Rich Karlgaard on Dumping Sarbanes Oxley

During my time at Business Objects, we did some work with Forbes Magazine and its publisher, Rich Karlgaard.  As it turns out, we live in the same town and about once a year I have pleasure of bumping into him in the local grocery store.

Because of this and because he never lacks, shall we say, “point of view,” I always keep a special eye out for his column/blog, Innovation Rules, when reading Forbes. In a recent issue, Rich offers his (judging by the reader comments, controversial) 12-Step Program for fixing America.  While I don’t want to jump into the fray on his other 11 points, I must say that I largely agree with point 9.

Dump Sarbanes-Oxley. Enacted in 2002 to prevent the next Enron scandal, Sarbox has thrown sand into the gears of entrepreneurship. It has severely slowed the U.S. market for IPOs, since companies earning less than $200 million in revenue can’t afford the legal and accounting costs of being a public company today. Deprived of capital, young companies not named Facebook or Twitter prematurely stagnate or sell out. Investors are deprived of opportunity, and the nation is deprived of independent companies that surpass the $1-billion-in-revenue mark.

My estimate is that Sarbanes Oxley (Sox) compliance costs a startup about $3M to $5M/year and, more importantly, is a huge distraction for a growth company that should be focused on market share capture.  I’ve worked in and around Silicon Valley for about 25 years.  Before Sox, every company I worked at went public and did so in the $30M to $50M revenue range.  Today, that IPO bar is closer to $100M to $200M.  The average time to take a company public pre-Sox was about 5 years.  Today, it’s about 10 years.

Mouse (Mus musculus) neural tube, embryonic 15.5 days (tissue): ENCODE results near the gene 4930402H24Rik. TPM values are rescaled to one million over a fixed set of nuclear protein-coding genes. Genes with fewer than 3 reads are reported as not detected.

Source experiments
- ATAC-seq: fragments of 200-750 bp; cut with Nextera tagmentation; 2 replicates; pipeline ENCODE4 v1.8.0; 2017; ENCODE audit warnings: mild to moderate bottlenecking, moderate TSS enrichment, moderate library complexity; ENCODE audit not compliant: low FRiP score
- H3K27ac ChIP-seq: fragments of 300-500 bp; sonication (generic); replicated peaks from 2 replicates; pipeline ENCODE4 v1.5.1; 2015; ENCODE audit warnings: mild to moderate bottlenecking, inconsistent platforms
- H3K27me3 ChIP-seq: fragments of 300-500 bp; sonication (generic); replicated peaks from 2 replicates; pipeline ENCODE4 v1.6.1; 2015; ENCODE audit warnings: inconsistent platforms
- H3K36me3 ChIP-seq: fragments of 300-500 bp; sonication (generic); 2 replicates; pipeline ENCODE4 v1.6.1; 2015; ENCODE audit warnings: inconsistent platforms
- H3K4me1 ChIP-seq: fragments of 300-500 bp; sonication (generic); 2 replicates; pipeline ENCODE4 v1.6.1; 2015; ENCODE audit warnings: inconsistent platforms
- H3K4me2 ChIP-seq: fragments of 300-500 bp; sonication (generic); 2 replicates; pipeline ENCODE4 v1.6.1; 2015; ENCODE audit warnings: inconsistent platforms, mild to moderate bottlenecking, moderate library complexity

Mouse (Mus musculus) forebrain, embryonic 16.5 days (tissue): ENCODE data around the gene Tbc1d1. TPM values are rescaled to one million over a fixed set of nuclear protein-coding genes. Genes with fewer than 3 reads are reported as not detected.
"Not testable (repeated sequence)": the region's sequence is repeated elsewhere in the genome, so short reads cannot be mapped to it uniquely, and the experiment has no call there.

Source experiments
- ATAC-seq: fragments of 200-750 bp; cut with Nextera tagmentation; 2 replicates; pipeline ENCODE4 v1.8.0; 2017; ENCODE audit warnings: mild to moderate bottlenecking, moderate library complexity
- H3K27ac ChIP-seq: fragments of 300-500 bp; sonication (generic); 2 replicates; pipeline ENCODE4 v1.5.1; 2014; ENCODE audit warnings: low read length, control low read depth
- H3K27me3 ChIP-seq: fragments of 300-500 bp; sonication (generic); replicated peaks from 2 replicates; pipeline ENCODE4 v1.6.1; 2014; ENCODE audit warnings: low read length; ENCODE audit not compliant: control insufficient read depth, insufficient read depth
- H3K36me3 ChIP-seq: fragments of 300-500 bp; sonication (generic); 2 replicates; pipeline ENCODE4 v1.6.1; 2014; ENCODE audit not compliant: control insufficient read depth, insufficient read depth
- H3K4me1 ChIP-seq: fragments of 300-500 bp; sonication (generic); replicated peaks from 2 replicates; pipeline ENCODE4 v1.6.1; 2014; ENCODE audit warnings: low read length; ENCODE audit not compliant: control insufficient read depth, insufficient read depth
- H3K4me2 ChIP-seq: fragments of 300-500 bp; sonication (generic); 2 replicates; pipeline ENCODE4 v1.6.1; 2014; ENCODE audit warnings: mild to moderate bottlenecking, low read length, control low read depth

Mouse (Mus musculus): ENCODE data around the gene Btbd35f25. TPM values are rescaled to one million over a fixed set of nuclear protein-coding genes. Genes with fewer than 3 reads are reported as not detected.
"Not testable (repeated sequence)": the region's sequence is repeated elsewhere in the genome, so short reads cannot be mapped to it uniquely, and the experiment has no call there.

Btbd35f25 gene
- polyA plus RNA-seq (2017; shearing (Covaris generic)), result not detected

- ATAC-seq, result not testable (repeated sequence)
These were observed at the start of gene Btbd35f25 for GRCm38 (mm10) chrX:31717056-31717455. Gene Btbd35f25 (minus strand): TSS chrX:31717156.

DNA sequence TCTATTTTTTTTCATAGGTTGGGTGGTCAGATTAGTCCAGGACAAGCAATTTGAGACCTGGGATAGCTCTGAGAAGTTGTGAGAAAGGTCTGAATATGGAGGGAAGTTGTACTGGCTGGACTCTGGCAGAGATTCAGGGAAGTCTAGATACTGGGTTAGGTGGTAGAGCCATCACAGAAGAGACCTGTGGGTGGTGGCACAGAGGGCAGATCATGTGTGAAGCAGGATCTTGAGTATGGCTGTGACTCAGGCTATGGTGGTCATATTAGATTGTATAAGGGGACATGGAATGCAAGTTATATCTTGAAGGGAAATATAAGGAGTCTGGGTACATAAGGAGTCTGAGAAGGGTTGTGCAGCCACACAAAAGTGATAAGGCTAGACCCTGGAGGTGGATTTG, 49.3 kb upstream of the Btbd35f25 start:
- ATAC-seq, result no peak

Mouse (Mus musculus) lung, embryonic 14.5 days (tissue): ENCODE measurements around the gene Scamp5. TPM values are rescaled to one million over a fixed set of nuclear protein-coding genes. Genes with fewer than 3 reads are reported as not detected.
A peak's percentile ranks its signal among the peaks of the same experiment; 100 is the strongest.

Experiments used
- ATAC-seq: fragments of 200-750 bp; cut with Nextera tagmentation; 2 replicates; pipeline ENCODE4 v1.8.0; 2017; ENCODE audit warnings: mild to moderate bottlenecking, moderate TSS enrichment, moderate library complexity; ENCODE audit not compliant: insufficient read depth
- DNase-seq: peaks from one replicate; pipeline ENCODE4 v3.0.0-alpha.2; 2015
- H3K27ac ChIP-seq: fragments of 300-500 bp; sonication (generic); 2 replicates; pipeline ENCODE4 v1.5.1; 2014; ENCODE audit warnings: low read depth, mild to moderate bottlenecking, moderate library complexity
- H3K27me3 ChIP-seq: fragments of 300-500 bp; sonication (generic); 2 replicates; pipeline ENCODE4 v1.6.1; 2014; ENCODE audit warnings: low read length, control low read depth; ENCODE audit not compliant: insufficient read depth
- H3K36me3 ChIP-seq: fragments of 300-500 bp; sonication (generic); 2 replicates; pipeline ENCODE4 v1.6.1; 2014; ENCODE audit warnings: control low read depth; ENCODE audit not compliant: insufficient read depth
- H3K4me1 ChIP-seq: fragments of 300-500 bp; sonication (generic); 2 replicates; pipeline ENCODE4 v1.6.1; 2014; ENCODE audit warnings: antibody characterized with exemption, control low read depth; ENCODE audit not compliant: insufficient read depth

The result:

  • More startups than ever exit through sales to large companies, rather than risking it all for 10 years on the IPO journey.  This further fuels industry consolidation and raises entry barriers.
  • As a result, many entrepreneurs and investors have  changed their focus from built-to-last to built-to-flip.  Recall the famous Michael Arrington comment:  “an entire generation of entrepreneurs [has been lost] building dipshit companies that sell to Google for $25M.”
  • VC and private equity firms carry companies further, because the delay causes them to require more funding prior to an IPO.  Recall that an IPO is not only a “liquidity event,” it’s also a major financing typically in the $100M range.
  • Secondary markets have developed via sites like SharesPost where accredited investors can trade the most famous of the private companies — blindly — without any disclosed financial information whatsoever.

So before Sox, if you wanted to be stupid you could buy shares in with full knowledge that they had no business and lots of disclosures to prove that.  After Sox you can buy Facebook — but only if you’re already rich/accredited — and without any information or disclosures whatsoever.

This is progress?

2 responses to “Rich Karlgaard on Dumping Sarbanes Oxley

  1. Glad to see you’re keeping your pencil and brain sharp.

  2. Pingback: Arguments about the Sarbanes-Oxley Act of 2002 | Education for the 21st Century

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